The Lunar Standard Time

by Joao Moreira

Some time ago, quite by accident, I stumbled upon this website: The Lunar Clock. Specifically, it is a proposal for a Lunar Standard Time. I was baffled. I had no idea that such a thing existed but, in retrospect, it shouldn’t be that surprising.

The Lunar Standard Time (LST) was first proposed by Rudolph N.J. Draaisma, and is now maintained by LunarClock.org, a non-profit organization. Why did they bother? Well, for the convenience of future moon colonists of course! While that may not be happening very soon, I believe that at some point we will have people there and they will certainly appreciate a calendar that is not based on the orbit of another planet.

So, here is the breakdown of the Lunar Calendar1:

• The lunar year consists of 12 lunar days
• A lunar day is divided into 30 lunar cycles
• Each lunar cycle has 24 moon-hours
• 1 moon-hour has 60 moon-minutes
• 1 moon-minute has 60 moon-seconds

As you can see, it is structurally very similar to the standard earth calendar. The reason is that, although you are going to another planet, you want some comfort from back home (not unlike immigrants in a foreign country).

LST actually has a logic to it. The Moon experiences about 14.77 (earth) days of sunlight followed by 14.77 days of night so a lunar day lasts about 29.53 earth days – one earth month. Hence, the division of a lunar day into 30 lunar cycles. To get a 24-hour clock from this you define the moon-second as 29.53/30 = 0.984 seconds. The rest of the calendar follows from that:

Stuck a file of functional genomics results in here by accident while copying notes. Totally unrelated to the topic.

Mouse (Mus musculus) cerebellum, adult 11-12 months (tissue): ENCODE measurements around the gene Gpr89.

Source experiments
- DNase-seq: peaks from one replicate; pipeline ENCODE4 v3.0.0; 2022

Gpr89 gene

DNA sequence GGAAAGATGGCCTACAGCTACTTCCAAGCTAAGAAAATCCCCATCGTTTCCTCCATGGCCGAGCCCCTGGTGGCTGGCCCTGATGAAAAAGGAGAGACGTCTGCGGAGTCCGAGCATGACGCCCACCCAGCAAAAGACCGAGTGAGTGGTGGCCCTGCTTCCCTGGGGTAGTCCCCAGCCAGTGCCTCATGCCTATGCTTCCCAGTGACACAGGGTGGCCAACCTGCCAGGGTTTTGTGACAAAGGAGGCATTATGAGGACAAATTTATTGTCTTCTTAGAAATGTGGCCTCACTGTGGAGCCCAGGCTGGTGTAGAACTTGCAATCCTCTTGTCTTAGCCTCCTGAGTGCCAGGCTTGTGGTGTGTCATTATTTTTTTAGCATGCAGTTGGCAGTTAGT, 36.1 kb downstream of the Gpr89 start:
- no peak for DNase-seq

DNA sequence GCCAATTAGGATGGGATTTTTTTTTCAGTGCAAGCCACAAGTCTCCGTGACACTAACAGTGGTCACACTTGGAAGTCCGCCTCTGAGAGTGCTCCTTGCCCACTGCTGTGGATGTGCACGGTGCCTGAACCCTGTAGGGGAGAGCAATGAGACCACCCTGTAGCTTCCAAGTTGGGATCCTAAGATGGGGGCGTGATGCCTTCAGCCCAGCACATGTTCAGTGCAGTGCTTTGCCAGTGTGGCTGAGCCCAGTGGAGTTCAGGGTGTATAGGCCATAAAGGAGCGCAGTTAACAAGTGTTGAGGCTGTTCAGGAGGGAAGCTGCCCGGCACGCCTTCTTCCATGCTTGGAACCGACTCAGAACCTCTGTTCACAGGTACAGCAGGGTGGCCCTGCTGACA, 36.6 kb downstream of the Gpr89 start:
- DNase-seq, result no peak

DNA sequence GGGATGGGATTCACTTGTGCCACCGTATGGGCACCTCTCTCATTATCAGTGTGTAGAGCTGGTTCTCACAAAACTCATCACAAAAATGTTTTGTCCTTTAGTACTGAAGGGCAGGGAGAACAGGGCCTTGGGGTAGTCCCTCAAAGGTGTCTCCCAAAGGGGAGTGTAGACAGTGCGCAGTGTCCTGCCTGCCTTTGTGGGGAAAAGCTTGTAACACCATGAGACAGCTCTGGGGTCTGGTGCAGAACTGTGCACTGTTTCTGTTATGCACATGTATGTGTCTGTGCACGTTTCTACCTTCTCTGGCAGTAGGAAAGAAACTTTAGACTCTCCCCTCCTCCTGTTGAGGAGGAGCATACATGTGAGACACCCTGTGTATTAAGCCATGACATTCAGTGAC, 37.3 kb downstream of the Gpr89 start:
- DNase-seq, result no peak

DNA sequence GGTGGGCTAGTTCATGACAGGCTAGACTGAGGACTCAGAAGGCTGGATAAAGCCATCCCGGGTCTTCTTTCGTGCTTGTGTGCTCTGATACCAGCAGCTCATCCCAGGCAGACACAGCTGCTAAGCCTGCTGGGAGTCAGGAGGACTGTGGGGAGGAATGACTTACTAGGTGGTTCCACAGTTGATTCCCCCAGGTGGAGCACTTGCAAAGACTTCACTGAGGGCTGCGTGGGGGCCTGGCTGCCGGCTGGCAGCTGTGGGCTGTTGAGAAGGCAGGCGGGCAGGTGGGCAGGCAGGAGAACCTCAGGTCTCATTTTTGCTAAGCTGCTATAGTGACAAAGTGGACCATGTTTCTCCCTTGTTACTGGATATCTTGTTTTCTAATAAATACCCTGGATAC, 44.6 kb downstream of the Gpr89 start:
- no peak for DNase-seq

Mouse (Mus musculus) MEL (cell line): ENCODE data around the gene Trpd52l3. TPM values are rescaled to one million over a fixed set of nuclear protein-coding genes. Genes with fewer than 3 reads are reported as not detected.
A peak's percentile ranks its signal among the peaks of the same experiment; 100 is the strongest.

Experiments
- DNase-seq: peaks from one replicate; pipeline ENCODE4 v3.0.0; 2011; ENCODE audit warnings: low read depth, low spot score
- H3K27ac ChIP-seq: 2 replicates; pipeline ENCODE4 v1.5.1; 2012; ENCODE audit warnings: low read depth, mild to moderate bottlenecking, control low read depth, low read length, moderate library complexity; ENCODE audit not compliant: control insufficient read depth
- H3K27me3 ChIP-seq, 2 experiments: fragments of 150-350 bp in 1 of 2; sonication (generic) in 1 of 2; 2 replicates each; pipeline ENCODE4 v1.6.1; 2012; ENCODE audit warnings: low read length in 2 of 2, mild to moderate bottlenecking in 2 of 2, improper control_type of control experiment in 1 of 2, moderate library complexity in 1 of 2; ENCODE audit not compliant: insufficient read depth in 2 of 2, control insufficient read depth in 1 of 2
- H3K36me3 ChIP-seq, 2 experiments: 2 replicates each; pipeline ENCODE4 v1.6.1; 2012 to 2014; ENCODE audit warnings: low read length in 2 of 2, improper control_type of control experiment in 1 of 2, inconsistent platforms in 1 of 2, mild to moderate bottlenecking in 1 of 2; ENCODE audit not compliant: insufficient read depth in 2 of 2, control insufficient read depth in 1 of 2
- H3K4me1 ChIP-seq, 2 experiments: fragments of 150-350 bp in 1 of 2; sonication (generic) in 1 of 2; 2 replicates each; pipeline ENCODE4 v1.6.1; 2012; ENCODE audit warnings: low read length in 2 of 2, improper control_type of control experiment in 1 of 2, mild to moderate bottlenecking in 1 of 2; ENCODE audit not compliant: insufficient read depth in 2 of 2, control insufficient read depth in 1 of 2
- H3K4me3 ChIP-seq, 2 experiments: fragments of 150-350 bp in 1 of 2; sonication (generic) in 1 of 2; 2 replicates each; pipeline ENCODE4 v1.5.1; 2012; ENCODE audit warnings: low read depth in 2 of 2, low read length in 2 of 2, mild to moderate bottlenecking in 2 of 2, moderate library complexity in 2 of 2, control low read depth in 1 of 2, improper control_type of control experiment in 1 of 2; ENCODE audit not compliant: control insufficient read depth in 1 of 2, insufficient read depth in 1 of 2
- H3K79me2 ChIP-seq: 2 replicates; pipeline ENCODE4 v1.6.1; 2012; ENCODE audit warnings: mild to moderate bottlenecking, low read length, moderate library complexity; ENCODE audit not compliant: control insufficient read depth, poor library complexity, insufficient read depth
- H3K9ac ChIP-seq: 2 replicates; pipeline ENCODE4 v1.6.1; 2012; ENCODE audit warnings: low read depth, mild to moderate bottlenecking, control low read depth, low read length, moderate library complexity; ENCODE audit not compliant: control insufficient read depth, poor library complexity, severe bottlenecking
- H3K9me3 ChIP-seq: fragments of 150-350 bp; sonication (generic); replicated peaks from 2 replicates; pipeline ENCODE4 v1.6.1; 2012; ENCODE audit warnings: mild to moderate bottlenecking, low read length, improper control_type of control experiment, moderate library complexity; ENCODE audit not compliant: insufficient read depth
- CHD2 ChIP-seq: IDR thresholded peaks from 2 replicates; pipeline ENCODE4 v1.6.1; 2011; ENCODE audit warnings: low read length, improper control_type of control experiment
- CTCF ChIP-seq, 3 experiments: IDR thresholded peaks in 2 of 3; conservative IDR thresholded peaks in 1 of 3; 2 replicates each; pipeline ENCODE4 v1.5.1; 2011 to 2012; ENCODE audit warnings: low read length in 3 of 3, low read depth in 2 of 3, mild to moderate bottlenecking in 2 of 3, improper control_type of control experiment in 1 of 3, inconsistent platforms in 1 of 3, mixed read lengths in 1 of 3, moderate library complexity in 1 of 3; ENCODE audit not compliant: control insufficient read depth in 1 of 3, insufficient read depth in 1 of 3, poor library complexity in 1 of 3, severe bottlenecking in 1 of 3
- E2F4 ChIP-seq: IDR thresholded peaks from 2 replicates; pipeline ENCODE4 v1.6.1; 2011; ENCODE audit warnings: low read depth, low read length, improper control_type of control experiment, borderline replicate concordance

• 1 Lunar year <-> 354 Earth days
• 1 Lunar day <-> 29.53 earth days
• 1 Lunar cycle <-> 23 hours 27 mins
• 1 moon-hour <-> 59 mins
• 1 moon-minute <-> 59 secs
• 1 moon-second <-> 0.984 secs

Like the “Earth-months”, lunar days have special names too. Perhaps not that surprisingly, they were named after the first people to walk on the moon!

• Day 1 Armstrong
• Day 2 Aldrin
• Day 4 Bean
• Day 5 Shepard
• Day 6 Mitchell
• Day 7 Scott
• Day 8 Irwin
• Day 9 Young
• Day 10 Duke
• Day 11 Cernan
• Day 12 Schmitt

Yup, all men, all American. The names also hint at the beginning of LST: Year 1, day 1, cycle 1, 00:00 hours (obviously?) marks Neal Armstrong’s “small step” in the Sea of Tranquility. So, right now on the moon it is:

That little inverted triangle is the Nabla symbol, widely used in physics and mathematics to represent vectorial differential operations. According to the website, they choose to use the nabla because it is also the “ancient symbol representing Luna – the feminine principle” (I couldn’t find a source for this).

So there you have it. If you ever decide to move to the moon you now have a handy way to mark the time (which you will spend doing what exactly?).

Expect a post on the MST in 20 to 30 years’ time upon the occasion of the first manned Mars landing.

1The lunar calendar defined here is unrelated to the existing earthly lunar calendar.